Studying Chromosome Ends in Human Health and Diseases
February 2, 2011
Elizabeth Blackburn, Ph.D. is the recipient of the 2009 Nobel Prize in Physiology or Medicine for her discoveries in telomere biology that have uncovered a new understanding of normal cell functioning and given rise to a growing field of inquiry.
Throughout her distinguished career, whether as the editor of high-profile scientific journals, such as Molecular Cancer Research and Molecular Biology of the Cell, or as a current member of over 30 distinct institutional advisory boards or review committees, Dr. Elizabeth Blackburn has spent countless hours in service to her constituency. Further, she has held leadership positions in several scientific societies, including her current appointment as President of the American Association for Cancer Research.
Not surprisingly, Dr. Blackburn has been recognized for her seminal contribution to the field of telomere biology with numerous prizes, awards, and honorary degrees, including the 2006 Albert Lasker Award for Basic Medical Research and elections to the American Association for the Advancement of Science and the Institute of Medicine. In 2007, Time magazine named her one of the ‘100 Most Influential People in the World,’ and in 2008 she was the North American Laureate for the L’Oreal_UNESCO For Women In Science. The scientific community bestowed upon her the ultimate recognition of her legacy by honoring Dr. Elizabeth Blackburn with the 2009 Nobel Prize in Physiology or Medicine.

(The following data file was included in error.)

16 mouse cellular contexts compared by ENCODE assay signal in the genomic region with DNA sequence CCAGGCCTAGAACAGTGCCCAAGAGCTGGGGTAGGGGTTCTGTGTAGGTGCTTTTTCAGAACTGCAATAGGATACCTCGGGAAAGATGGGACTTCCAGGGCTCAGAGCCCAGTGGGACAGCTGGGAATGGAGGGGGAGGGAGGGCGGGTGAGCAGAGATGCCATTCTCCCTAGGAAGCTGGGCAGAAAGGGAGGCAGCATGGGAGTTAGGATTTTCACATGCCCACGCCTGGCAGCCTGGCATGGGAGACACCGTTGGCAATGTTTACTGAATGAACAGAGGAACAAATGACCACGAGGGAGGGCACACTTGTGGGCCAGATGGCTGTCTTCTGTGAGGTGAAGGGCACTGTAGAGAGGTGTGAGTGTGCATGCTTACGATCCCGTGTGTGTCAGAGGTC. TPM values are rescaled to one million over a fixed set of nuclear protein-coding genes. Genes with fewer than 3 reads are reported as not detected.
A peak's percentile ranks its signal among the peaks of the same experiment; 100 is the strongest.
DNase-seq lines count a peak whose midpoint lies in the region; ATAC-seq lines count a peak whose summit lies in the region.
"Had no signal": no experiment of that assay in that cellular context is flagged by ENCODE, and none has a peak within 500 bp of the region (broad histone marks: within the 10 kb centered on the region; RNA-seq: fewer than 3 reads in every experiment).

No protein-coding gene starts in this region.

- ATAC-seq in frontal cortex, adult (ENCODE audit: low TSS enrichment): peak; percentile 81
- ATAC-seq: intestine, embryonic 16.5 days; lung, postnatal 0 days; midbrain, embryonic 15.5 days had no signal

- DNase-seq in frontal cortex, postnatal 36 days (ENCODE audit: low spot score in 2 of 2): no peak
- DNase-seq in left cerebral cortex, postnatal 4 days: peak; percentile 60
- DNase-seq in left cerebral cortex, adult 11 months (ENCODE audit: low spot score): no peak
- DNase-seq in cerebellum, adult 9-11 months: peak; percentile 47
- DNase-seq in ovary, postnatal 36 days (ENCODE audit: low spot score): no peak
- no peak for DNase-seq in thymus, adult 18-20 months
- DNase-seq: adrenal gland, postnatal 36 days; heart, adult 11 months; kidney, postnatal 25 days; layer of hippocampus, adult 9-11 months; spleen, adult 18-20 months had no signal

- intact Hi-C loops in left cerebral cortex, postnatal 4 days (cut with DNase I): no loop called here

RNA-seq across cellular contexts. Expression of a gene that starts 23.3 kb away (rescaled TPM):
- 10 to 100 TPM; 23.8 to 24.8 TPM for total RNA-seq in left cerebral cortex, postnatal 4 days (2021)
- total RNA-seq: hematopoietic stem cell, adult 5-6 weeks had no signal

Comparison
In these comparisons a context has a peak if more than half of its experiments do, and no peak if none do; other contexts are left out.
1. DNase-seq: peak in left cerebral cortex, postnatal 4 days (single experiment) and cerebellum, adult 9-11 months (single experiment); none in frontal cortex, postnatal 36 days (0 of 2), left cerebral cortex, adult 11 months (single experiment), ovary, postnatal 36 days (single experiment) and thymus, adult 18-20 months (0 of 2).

Dr. Blackburn is currently the Morris Herzstein Endowed Chair in Biology and Physiology in the Department of Biochemistry and Biophysics at the University of California, San Francisco. She is also a Non-Resident Fellow of the Salk Institute.